The plaintiff in a lawsuit accusing BitMEX of market manipulation and operating without a license in the U.S. believes that Twilio possesses thousands of incriminating email records that prove their case.
The Bitcoin Manipulation Abatement LLC (BMA) has asked the court to preserve all BitMEX-related email data held by the U.S. cloud communications platform, Twilio. BMA is concerned that without the order, BitMEX could delete all of the records.
Speaking to Contelegraph, an HDR Global Trading Limited spokesperson dismissed the accusations, stating, “This is just another page from Mr Pogodin’s nuisance lawsuit playbook. We are entirely confident the court will see his actions for what they are.”
BMA wants BitMEX emails preserved
In a filing published on June 9, BMA estimated that Twilio holds roughly 30,000 email records pertaining to BitMEX’s operations.
BMA’s general counsel Pavel Pogodin told Law 360 that "BitMEX uses Twilio to communicate with all its users on a daily basis”.
“Thus, according to BitMEX itself, Twilio stores a database of all BitMEX users' email addresses,” Pogodin said. “It was a mistake for them to use the U.S. company for this purpose and claim lack of personal jurisdiction of U.S. and California courts at the same time."
Bitcoin Manipulation Abatement describes HDR Global Trading as a Seychelles-based shell company that was set up to claim that BitMEX is not subject to United States law.
BMA’s filing claims that upon requesting information regarding the company’s operations, they were forwarded a meme with “incorporated in the Seychelles, come at me bro" written on an image of one of BitMEX’s founders.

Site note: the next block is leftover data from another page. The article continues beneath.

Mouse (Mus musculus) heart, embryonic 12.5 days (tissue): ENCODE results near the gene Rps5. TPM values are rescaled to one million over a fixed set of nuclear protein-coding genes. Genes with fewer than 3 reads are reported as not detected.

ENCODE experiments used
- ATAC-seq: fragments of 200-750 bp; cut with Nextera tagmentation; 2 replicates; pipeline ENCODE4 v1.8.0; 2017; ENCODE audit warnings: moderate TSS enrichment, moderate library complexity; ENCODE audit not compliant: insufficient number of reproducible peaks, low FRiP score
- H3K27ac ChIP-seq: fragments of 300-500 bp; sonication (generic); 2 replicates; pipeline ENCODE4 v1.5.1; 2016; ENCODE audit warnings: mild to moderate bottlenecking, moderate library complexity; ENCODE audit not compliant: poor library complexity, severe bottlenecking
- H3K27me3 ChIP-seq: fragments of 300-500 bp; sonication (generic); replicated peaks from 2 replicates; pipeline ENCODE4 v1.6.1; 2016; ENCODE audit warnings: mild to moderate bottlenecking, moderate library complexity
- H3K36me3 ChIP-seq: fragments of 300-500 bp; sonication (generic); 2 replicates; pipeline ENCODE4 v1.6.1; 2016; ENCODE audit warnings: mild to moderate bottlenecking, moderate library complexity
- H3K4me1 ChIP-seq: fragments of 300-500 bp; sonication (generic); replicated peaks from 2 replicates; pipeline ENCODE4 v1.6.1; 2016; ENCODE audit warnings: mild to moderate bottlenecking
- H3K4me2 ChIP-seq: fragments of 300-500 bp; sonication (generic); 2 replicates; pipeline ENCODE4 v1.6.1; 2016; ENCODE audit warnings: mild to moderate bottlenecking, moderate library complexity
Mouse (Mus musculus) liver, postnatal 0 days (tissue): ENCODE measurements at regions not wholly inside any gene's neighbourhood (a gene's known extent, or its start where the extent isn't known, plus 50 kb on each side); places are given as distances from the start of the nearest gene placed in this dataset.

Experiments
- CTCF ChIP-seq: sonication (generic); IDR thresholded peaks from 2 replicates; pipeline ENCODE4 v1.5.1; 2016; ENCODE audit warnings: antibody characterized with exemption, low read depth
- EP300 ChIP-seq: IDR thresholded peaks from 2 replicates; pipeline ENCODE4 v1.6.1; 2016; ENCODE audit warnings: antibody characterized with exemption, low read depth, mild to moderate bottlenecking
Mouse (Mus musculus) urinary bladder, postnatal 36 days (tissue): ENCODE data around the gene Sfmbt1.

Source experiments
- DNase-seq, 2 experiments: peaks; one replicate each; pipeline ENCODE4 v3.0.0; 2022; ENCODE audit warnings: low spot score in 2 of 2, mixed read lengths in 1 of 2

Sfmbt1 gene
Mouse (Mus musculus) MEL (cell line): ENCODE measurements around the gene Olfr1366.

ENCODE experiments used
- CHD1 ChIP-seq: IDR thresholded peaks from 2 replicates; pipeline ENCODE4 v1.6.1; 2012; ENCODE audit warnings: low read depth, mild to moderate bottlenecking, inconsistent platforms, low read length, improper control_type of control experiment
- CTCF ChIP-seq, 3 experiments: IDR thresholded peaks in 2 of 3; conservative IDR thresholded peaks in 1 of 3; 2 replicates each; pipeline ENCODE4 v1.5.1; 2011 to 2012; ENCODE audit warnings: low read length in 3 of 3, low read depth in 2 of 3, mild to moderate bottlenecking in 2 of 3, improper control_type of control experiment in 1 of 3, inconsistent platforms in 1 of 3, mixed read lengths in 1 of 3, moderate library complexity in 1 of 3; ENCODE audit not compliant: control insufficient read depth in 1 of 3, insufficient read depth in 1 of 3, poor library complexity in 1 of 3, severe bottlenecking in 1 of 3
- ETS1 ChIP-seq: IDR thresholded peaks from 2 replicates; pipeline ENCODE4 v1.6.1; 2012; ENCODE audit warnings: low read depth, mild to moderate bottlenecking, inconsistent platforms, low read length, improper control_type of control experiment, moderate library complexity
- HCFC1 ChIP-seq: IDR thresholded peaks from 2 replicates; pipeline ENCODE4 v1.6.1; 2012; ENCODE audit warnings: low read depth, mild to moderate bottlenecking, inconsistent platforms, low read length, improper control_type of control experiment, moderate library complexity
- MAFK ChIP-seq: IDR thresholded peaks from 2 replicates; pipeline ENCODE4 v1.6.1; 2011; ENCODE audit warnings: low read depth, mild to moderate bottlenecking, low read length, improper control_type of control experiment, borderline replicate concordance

According to BMA, the subtext of the “cynical” response indicated confidence that BitMEX could avoid U.S. jurisdiction through its Seychelles-based holding company.
BitMEX accused of unlicensed US operations
The filing states that BMA is seeking "to preserve a snapshot of information, including specific user email address data, which is evidence of defendants' contacts with the forum and evidence of defendants operating an unlicensed money transmission business in the United States”.
BMA states that Twilio had placed a “temporary deletion hold on BitMEX’s account” until June 15 while it would evaluate the plaintiff’s request for preservation — after which BitMEX will be able to delete all U.S.-based email data stored on Twilio.
In response to requests for assurance that the data will be preserved, BMA claims that Twilio “refused to acknowledge defendants’ duty to preserve the content of the user email database” and responded evasively.
BMA’s complaint alleges money laundering, wire fraud, and money transmission violation, asserting that BitMEX “was deliberately designed from ground up with the purpose to engage in, facilitate, aid, abet, counsel, induce and/or procure a myriad of illegal activities”.